You may have been hearing a flurry of news about drug price freezes recently — but don’t start spending your windfall just yet.
Bowing to political pressure from the White House, some of the biggest drug manufacturers have announced a series of temporary price freezes or even price cuts to their medications in recent weeks. Yet it’s unlikely these moves will translate into lower out-of-pocket costs for consumers, experts say.
Pfizer, Novartis, and Bayer are among the major drug companies that announced they would not seek any price increases to their drugs for the rest of the year — and Merck was among those that promised to actually lower prices on certain drugs.
President Donald J. Trump, who has made lowering drug costs a priority, tweeted his thanks to the companies.
Yet patients expecting relief from sky-high prices will likely be disappointed. “It does seem more like a PR type of thing than anything that has a meaningful impact on the patient,” says Leigh Purvis, director of health services research in the AARP Public Policy Institute.
For starters, your bill at the pharmacy counter depends in part on your diagnosis. Conditions such as high cholesterol, high blood pressure and depression can generally be treated with low-cost generic drugs; those are unlikely to be affected by the latest round of announcements. The drugs that make headlines are usually pricey, brand-name treatments for diseases like cancer, diabetes, and rheumatoid arthritis — conditions for which there are no low-cost alternatives.
Then there’s the time frame of the price freezes. As it currently stands, most of the drug makers have put the brakes on only through the end of the year. But Big Pharma often raises prices in January, and then at various points throughout the year, depending on the drug, Purvis says. So while prices may not increase for the next five months, for many medications they’ve been frozen at an already high level — and could rise again at the beginning of 2019.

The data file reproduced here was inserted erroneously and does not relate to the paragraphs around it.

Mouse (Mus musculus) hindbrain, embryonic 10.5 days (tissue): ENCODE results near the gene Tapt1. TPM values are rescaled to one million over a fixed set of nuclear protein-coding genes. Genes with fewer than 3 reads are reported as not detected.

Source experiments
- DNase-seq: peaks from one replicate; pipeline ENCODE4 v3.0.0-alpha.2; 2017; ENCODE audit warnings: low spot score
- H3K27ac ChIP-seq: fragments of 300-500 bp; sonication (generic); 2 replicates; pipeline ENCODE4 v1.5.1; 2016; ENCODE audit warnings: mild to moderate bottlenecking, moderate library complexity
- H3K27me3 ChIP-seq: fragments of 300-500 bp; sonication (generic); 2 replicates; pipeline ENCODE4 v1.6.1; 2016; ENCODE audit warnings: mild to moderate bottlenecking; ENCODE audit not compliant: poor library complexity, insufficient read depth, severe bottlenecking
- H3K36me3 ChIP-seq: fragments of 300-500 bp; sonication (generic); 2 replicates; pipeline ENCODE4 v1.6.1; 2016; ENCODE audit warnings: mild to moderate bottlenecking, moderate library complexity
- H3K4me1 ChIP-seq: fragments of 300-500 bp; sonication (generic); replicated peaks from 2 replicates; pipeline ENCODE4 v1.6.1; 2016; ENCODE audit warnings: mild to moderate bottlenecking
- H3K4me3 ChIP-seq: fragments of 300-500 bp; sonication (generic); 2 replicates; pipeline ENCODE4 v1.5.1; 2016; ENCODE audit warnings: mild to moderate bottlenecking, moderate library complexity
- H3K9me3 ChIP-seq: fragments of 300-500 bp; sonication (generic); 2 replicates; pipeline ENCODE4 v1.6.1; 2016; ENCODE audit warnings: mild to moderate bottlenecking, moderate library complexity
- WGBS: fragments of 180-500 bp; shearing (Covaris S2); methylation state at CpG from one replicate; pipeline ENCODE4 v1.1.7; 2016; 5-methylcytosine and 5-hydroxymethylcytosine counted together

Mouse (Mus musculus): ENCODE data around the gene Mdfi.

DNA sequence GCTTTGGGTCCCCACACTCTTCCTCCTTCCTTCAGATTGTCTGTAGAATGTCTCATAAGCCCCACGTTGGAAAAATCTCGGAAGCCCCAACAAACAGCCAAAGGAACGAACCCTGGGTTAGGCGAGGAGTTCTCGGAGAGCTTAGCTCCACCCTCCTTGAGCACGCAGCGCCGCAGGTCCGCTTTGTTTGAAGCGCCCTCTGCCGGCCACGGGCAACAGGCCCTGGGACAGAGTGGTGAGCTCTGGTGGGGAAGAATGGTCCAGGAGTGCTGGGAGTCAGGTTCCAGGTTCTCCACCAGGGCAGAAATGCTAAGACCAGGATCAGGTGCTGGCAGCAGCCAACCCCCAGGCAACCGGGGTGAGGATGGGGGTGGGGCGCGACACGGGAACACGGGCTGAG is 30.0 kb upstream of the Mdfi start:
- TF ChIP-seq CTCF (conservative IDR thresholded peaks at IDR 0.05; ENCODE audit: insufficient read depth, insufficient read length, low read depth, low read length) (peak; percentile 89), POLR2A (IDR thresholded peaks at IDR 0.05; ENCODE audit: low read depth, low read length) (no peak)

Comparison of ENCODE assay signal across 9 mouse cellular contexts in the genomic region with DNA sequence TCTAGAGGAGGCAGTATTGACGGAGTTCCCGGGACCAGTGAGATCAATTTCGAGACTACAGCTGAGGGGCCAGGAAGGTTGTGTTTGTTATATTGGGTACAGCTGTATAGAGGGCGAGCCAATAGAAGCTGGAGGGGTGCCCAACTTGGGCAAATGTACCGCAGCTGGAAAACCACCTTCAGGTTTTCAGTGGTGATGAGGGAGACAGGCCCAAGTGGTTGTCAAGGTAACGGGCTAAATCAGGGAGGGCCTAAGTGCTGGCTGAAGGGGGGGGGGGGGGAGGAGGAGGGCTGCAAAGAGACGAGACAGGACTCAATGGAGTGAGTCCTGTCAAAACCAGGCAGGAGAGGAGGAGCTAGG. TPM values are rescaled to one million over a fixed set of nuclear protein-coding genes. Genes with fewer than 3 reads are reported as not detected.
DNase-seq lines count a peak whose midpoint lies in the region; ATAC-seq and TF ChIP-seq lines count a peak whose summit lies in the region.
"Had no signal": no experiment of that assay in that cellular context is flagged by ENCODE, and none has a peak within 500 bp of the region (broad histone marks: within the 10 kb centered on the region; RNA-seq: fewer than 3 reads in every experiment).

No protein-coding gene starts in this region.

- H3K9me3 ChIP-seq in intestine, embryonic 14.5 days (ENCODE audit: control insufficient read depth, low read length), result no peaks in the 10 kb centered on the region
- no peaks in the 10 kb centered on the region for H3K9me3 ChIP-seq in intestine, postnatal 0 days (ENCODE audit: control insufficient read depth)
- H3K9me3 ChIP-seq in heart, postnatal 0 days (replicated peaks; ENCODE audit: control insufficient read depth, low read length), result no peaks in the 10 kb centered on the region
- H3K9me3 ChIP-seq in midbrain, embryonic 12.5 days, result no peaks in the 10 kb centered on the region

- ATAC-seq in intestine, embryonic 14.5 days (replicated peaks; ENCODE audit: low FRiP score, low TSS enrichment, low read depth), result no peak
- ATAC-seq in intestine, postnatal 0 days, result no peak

A survey of about 3,000 brand-name prescription drugs found that more than 60 doubled in price, and 20 quadrupled, between December 2014 and early February 2016, according to Connecture, a health care technology firm.
Take Gleevec, a cancer drug by Novartis that ranked 25th among the top 200 prescription drugs in 2016 by global sales, according to Connecture. Gleevec’s price will be frozen, but it had already hit $140,000 a year by 2017, according to David Mitchell, founder and president of Patients for Affordable Drugs, a nonprofit advocacy organization.
“It’s hard to give drug companies credit for keeping prices high,” says Mitchell, a cancer patient himself who has experienced high drug costs first-hand.
And some of the drug price changes may simply have limited impact. Merck announced it would lower prices on Zepatier, its treatment for Hepatitis C, by 60%, for instance, as well as cutting costs on several other medications by 10%. But Zepatier itself was a late entrant into the market with very lackluster sales, says Jim Yocum, senior vice president of federal programs at Connecture — so the Zepatier cut won’t really affect either patients or the company’s bottom line.
Who Pays the Price?
Finally, there’s one other issue to consider: the role that insurance companies play.
Patients without insurance are usually the only ones who pay a drug’s list price. For everyone else, what you pay for drugs depends on the deals negotiated for your insurer by pharmacy benefit managers, companies that act as middlemen between the drug makers and health plans.
Even if the recently announced drug price freezes or cuts translate into some savings for insurers, it’s not at all a given that insurers will pass along those savings directly to patients taking that particular drug, Purvis cautions.
For starters, many health plans don’t make changes to their formulary — that’s their list of covered drugs and pricing schemes — mid-year.
And even if your drug is getting a price cut, insurers could choose to pass savings along more broadly next year, by limiting price hikes for all covered consumers, Purvis says. That’s because insurers usually pass high drug costs on to customers in the form of higher copayments, coinsurance, premiums and deductibles. So while more modest price increases for your medications could benefit everyone on your plan, they won’t necessarily mean a huge change for you, Purvis notes.
Experts argue that — rather than relying on one-off actions by manufacturers — the health care system actually needs structural changes to meaningfully lower drug prices.
In the spring, President Trump released a blueprint on lowering drug prices; proposals included requiring manufacturers to include list prices in direct-to-consumer advertising and giving Medicare Part D plans more power to negotiate with manufacturers.
The recent price freeze announcements could be drug companies’ way of signaling that they’ve heard the Trump administration’s message, and that they’re willing to work together. “The timing is not an accident,” Yocum says.